• Nick Diunte of Baseball Happenings reported on Thursday that former Montreal Royals third baseman Clyde Parris passed away in Valley Stream, N.Y. on July 9 at the age of 93 due to complications from liver cancer. Born in Panama on September 11, 1922, Parris began his professional career in the Negro Leagues in 1946, but he was later signed by the Brooklyn Dodgers. He would spend parts of five seasons with the Dodgers’ International League affiliate Montreal Royals from 1955 to 1959. In 1956, he topped the International League with a .321 batting average, but his 1959 campaign was arguably his finest. That year, he hit .299 with 23 home runs and 90 RBI for the Royals. Despite being a star with the Royals, Parris never received a big league call-up. He played his final 17 professional games with the International League’s Toronto Maple Leafs in 1960. According to Diunte, Parris settled in Queens, N.Y., in his post-playing days with his wife Eugenia. The couple raised three children. Parris worked different government jobs and he retired from the Metropolitan Transit Authority (MTA) in 1988.
  • When the Blue Jays discuss trades with other teams leading up to July 31st deadline, the prospect that most teams are likely to inquire about is Sean Reid-Foley. A second-round pick in 2014, the 6-foot-3, 20-year-old right-hander has excelled with both the Class-A Lansing Lugnuts and Class-A (Advanced) Dunedin Blue Jays this season. In 11 starts with Lansing, Reid-Foley posted a 2.95 ERA and fanned 59 batters in 58 innings. He has been even more dominant with Dunedin; in six starts, he is 4-0 with a 2.19 ERA and has allowed just 23 hits in 37 innings, while striking out 44.
  • Fifty-five years ago today baseball legend Ty Cobb died in Atlanta, Ga. In his honour, here’s my favourite exchange between him and a reporter: In 1959, well after Cobb’s career had ended, a reporter asked him what he would hit against current pitching. “.300,” Cobb replied. “Why only .300?” the reporter responded. “You’ve got to remember I’m 73,” replied Cobb.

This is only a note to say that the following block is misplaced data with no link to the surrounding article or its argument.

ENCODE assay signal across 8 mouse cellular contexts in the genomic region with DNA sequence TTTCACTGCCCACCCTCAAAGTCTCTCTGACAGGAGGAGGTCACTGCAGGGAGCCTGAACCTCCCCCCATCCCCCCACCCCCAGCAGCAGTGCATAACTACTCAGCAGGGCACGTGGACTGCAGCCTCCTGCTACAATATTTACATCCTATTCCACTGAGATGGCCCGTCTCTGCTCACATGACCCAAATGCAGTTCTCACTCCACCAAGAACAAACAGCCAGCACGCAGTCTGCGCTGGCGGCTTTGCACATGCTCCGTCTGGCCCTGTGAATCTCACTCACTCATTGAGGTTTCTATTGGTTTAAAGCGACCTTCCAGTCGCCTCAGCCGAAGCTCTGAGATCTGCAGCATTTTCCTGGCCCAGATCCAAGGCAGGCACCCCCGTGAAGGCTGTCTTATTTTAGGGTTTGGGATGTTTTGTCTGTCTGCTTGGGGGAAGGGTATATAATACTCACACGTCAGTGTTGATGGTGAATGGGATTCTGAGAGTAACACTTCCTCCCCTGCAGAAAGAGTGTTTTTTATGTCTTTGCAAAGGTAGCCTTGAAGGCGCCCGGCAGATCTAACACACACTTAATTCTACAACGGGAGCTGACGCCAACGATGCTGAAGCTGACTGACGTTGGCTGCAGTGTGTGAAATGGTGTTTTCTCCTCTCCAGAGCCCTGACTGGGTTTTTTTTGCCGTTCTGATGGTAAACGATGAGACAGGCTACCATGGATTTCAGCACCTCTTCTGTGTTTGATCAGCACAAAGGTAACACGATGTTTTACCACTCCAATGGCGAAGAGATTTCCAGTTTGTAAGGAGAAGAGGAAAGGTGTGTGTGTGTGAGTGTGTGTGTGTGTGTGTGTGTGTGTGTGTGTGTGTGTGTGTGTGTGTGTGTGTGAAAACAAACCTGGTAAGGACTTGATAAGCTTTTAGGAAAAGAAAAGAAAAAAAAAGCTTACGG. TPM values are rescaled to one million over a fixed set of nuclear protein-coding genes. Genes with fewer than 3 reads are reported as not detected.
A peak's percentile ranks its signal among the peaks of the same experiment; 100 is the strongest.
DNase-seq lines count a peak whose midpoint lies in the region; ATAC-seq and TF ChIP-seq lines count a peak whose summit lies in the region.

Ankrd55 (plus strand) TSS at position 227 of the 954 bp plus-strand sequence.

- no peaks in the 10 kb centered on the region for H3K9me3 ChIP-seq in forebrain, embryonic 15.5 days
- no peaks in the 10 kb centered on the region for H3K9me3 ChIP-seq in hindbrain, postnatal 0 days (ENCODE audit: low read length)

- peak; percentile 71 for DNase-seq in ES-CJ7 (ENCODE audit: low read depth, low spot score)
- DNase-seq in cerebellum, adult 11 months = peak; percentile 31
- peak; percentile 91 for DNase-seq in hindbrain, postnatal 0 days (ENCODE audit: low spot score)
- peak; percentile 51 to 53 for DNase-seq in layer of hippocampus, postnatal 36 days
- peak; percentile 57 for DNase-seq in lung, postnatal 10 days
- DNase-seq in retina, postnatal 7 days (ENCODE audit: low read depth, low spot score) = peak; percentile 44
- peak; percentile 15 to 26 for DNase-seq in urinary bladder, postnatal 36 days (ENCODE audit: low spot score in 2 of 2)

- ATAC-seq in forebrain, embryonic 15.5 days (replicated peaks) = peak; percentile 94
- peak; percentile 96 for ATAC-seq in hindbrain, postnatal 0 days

• This week’s trivia question: Who was the first player to be selected to the All-Star Game as a Montreal Expo and then later as a Toronto Blue Jay? Please provide your answer in the “Comments” section below. The first person to provide the correct answer will win a 1993 Bowman Jose Vidro rookie card and a 1997 Bowman Vernon Wells rookie card.

 

Advertisements

15 thoughts on “But What Do I Know? . . . Justin Smoak, George Kottaras, Cito Gaston

  1. I agree with Kevin here.. I too like Smoak, but the return of Chris C. is a game changer as they say…at least in my eyes…
    …..as always Kevin…great stuff…Bill

  2. Glad to see you added Saunders in the high priority to sign list in the off season.

    If someone would give Kottaras a chance he would hit 15HR’s and have a .340OBP in the show. Pretty darn good for a catcher.

Leave a Reply

Fill in your details below or click an icon to log in:

WordPress.com Logo

You are commenting using your WordPress.com account. Log Out / Change )

Twitter picture

You are commenting using your Twitter account. Log Out / Change )

Facebook photo

You are commenting using your Facebook account. Log Out / Change )

Google+ photo

You are commenting using your Google+ account. Log Out / Change )

Connecting to %s